The notion of tactical threat intelligence fits into a broader threat intelligence framework where different kinds of information about digital risks are collected, analyzed, and conveyed to organizational actors. 

This framework includes four kinds of threat intelligence – strategic, tactical, operational, and technical – with distinct differences between them.

Strategic Threat Intelligence

Strategic threat intelligence deals with high-level information about the changing landscape of digital risks and how those changes could influence the organization’s cybersecurity posture and preparedness. Strategic intelligence focuses on new and emerging threat types and adversaries that could pose a risk to the organization.

Strategic threat intelligence is most often delivered to executives and management teams, where it can inform strategic decision-making at the highest level.

Tactical Threat Intelligence

Tactical threat intelligence deals with specific information on the latest tactics, techniques, methods, and procedures that digital adversaries are using to achieve their goals. 

Tactical threat intelligence is most often shared with SOC managers, as it allows them to implement appropriate detection and mitigation measures that block or counteract new and emerging attack patterns.

Operational Threat Intelligence

Operational threat intelligence is even more specific than tactical intelligence, as it focuses on delivering actionable information about an identified attack in progress against the organization.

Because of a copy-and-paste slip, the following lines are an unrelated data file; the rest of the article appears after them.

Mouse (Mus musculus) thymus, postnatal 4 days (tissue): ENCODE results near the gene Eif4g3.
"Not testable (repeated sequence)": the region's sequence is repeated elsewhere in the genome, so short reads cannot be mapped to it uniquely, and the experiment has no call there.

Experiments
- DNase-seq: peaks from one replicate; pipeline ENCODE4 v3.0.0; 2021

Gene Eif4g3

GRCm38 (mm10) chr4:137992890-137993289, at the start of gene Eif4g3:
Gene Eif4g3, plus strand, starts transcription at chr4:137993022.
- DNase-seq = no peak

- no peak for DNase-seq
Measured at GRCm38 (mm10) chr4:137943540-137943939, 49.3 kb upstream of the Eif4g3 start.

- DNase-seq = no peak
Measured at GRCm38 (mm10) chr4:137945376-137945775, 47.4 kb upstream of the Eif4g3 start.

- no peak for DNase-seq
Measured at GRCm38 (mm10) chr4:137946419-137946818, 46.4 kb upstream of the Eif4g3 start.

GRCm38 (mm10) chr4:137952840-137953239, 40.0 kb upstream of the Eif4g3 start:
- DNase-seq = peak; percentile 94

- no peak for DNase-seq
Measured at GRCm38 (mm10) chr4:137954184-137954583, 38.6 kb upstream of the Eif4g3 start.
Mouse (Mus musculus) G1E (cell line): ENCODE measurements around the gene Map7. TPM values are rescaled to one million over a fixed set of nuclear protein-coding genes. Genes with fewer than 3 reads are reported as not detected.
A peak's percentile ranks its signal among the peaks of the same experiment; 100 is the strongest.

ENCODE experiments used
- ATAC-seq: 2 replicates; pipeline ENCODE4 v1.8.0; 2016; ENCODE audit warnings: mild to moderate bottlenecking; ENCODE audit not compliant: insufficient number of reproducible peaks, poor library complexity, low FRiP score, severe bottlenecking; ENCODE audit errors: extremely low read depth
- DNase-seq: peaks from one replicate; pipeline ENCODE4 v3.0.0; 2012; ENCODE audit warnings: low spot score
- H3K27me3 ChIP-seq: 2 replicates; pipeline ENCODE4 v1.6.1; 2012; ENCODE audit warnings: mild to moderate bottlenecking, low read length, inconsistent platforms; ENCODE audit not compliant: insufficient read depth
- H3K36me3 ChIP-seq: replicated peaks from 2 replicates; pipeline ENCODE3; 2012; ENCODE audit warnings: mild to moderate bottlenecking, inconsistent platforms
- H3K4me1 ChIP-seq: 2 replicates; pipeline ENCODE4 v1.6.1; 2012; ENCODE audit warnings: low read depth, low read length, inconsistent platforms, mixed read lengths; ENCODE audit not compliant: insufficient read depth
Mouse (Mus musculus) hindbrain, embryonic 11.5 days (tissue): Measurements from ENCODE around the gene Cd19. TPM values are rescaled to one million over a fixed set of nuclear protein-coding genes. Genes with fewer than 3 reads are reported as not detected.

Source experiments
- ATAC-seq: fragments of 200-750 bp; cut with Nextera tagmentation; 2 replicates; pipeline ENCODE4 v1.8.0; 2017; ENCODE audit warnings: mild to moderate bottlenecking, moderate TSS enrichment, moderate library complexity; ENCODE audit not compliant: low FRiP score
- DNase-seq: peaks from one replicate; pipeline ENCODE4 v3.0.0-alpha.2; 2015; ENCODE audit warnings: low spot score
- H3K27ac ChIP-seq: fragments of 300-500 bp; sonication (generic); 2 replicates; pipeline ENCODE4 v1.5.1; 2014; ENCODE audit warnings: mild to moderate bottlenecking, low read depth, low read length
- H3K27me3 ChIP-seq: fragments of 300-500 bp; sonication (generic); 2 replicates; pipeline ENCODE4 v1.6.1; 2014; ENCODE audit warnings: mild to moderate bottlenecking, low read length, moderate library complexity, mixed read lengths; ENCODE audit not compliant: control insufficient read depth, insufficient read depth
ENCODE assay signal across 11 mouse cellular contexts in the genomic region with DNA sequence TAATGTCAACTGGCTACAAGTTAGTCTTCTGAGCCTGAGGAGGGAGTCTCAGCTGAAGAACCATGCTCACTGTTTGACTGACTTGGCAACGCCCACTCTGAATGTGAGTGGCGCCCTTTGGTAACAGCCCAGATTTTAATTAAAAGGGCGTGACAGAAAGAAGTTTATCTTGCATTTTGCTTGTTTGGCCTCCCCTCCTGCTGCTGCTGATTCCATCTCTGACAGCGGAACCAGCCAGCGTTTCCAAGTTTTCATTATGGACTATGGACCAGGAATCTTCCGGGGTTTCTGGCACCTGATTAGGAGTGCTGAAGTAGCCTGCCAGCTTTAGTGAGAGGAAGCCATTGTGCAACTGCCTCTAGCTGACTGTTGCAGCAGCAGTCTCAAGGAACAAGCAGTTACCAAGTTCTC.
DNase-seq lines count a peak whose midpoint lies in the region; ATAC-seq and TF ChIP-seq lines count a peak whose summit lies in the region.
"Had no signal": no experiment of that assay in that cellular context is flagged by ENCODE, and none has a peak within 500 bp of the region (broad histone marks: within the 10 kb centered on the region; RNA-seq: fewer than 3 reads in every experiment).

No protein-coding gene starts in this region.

Operational intelligence is most often shared with network security managers and their teams, who can immediately use the information to inform the incident response process.

Technical Threat Intelligence

Technical threat intelligence focuses on specific threat indicators or Indicators of Compromise (IoCs) that signal malicious activity on a network or system.

Technical threat intelligence is usually shared with SecOps teams who can initiate an investigation to determine whether an attack has taken place.

Where Does Tactical Threat Intelligence Come From?

Tactical threat intelligence consists of specific information about the activities of a cyber adversary, including:

  • The tactical goal or objective the adversary tried to achieve as part of an attack
  • The specific technique, actions, or mechanisms used in the attack
  • Any software tools used as part of the attack

This information comes from the following sources:

Security Information Sharing

A huge amount of tactical threat intelligence is generated through information sharing within the cybersecurity community. When an organization experiences an attack, security teams will work to understand the attacker’s tactical objective, identify the technique used in the attack, analyze any payload from the attack (e.g. malware, scripts, trojans, etc.), and pinpoint any vulnerabilities that were exploited during the attack.

This information can be shared with security teams at other organizations as part of a collaborative approach to minimizing digital risks.

Threat Databases and Open Sources

Tactical threat intelligence can be found in threat databases like MITRE ATT&CK, a free, globally-accessible database of digital adversaries and their TTPs based on observations from real-world cyber attacks.

Other publicly available sources of tactical threat intelligence include news reports, public threat intelligence feeds, announcements and threat alerts from government organizations like the United States Cybersecurity & Infrastructure Security Agency (CISA), and online cybersecurity discussion groups.